Record-setting cold has the Powell area in an unwelcome embrace.
And the Arctic airmass will hold on tight for several more days, according to National Weather Service meteorologist Trevor LaVoie in Riverton.
A record was set Wednesday for the “low high” on this date, as thermometers struggled to reach 6. The record had been 21 degrees in 2005, LaVoie said.
“That will obliterate that,” he said of the intense cold on Wednesday.
Today (Thursday) may also be a record day, this time in the other direction. The all-time low for Dec. 5 is 13 below zero in 2011, and the forecast for today is a low of 12 below.
“That as well may be broken,” LaVoie said.
The cold swept into the area accompanied by snow and wind on Monday. It left vehicles in ditches, streets and sidewalks coated in ice and people hurrying from vehicles to buildings and vice versa. The Annual Lighted Christmas Parade planned for Saturday was canceled due to the cold.
Power was lost Monday night in Powell and surrounding areas thanks to nasty weather while snowplows were cranking up in the wee hours Tuesday morning so commuters could drive to work.
Western Area Power Administration (WAPA) lost its power around 10 p.m. Monday evening. “So consequently the whole region would be out,” said Larry Carter, city of Powell electrical superintendent.
Monday night, primary fuses blew on South Bent Street, affecting the south side of Powell. On Alan Road near Arrowhead RV, whipping winds caused power lines to wrap together, causing more primary fuses to blow that impacted the businesses on both sides of Alan Road. Primary fuses along Road 10 (Tower Boulevard) blew, affecting the west side of Powell, Carter said.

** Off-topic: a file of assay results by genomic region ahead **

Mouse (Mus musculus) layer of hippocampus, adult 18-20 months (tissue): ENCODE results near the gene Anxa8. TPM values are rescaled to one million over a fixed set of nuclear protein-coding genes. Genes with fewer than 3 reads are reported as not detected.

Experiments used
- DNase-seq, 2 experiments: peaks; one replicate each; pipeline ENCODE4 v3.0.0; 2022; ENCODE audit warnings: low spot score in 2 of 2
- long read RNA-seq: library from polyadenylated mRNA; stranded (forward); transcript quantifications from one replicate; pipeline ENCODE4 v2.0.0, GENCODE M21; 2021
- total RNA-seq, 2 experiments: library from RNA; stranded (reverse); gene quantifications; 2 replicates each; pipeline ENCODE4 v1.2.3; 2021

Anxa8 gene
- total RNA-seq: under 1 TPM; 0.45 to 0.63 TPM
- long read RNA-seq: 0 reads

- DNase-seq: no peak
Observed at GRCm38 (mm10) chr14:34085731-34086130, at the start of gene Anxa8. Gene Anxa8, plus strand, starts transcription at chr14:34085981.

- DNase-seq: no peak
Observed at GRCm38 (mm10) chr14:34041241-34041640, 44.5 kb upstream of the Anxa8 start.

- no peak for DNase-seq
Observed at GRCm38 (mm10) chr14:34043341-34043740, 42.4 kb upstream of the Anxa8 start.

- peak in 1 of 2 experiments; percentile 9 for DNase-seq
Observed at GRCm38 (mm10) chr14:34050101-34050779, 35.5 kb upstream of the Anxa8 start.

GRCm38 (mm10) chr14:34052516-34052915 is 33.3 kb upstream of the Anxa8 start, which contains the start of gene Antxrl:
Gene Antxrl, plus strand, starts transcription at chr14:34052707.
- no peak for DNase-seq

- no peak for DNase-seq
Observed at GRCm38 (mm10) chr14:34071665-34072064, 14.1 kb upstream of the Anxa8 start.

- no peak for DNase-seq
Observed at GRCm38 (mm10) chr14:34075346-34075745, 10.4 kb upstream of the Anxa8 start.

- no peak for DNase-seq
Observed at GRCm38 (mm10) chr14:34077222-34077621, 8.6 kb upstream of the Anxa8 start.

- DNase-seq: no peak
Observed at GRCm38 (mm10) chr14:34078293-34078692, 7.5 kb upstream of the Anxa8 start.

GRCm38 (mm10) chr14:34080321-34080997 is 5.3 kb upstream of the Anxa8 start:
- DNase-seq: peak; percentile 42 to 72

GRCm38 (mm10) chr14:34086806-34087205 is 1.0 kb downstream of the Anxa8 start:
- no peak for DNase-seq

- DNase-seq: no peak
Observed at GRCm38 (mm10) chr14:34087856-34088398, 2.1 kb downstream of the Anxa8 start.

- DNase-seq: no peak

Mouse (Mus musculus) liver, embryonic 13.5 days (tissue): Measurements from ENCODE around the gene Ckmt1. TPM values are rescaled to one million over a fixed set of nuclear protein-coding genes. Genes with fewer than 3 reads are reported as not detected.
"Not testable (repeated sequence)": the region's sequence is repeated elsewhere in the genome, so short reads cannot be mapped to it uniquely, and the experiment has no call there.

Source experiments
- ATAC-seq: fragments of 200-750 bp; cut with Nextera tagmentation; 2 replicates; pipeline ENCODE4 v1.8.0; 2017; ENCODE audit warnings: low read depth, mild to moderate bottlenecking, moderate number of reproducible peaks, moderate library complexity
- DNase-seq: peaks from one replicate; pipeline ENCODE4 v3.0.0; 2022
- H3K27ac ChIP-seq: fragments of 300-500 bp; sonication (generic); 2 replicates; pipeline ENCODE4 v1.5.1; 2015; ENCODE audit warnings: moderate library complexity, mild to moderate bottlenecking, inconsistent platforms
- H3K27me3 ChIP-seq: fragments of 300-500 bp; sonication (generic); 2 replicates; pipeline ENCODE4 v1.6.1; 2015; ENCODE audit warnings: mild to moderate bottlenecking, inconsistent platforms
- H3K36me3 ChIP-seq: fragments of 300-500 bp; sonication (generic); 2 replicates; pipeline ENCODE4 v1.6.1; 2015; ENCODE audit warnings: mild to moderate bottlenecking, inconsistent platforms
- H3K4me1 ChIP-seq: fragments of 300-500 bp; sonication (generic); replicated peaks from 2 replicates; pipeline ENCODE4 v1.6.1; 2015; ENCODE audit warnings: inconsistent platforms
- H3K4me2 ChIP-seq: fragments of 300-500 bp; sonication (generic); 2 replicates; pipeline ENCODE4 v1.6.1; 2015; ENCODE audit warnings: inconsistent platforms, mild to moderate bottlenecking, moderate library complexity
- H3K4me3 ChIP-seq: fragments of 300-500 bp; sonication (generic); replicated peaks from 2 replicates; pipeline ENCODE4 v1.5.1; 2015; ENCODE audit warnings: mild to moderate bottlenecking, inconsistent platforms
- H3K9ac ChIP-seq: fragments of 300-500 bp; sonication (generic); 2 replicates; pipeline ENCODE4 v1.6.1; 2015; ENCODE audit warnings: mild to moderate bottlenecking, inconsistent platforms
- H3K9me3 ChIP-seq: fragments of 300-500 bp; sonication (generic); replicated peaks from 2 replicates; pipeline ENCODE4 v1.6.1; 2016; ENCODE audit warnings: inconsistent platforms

Outages in Powell ran roughly 8:20 to 8:27 p.m., 9:57 to 10:03 p.m., 11:26 to 11:28 p.m. and 11:29 to 11:51 p.m., according to Tribune calculations.
In rural areas surrounding Powell, 546 Rocky Mountain Power customers lost their electricity from 7:56 p.m. Monday to 12:50 a.m. Tuesday, said Margaret Oler, spokesperson for Rocky Mountain Power.
“It was all weather-related,” Oler said.
Willwood Light & Power Company lost power Monday night, but employees were able to make repairs and get power up by Tuesday morning, said Randy Wilkerson, public affairs specialist in WAPA’s Denver office.
Snowplows doing ‘best we can’
Like linemen, when the weather is the worst, snowplows ride into the eye of the storm.
Greg Meinecke, the Park County engineer who oversees snow removal, said two county road superintendents hit the roads at 3 a.m. Tuesday to survey conditions. Then, snowplow drivers arrived at 4 a.m. to clear roads for school buses, mail, agriculture and commuters, Meinecke said.
In the rural Powell area, there are three road graders and five dump trucks with plows and sand spreaders running for the county. One front-end loader remains at the Powell shop to load the trucks with sand, Meinecke said.
Whenever possible, when the plows create windrows of snow along the edge of the road, a pickup truck with a plow blade or other equipment follows to remove excess snow so driveways aren’t plowed in, Meinecke said.
For the last 20 years, the county has been elevating its roads so the wind will blow the snow over the roadway to collect in ditches, he said.
The biggest challenge from the latest storm has been wind creating drifts north of Powell and on the Ralston Bench west of Powell, some 4 feet high, Meinecke said.
Vehicles struggle on roads
Mark Schneider, 42, of Clark had just delivered a load of cattle in Riverton Monday evening and was driving on rural roads, hoping they would be more navigable.
“He was attempting to take a route that he felt would be the best to avoid the storm and hazardous road conditions,” said Lance Mathess, Park County Sheriff’s Office spokesman.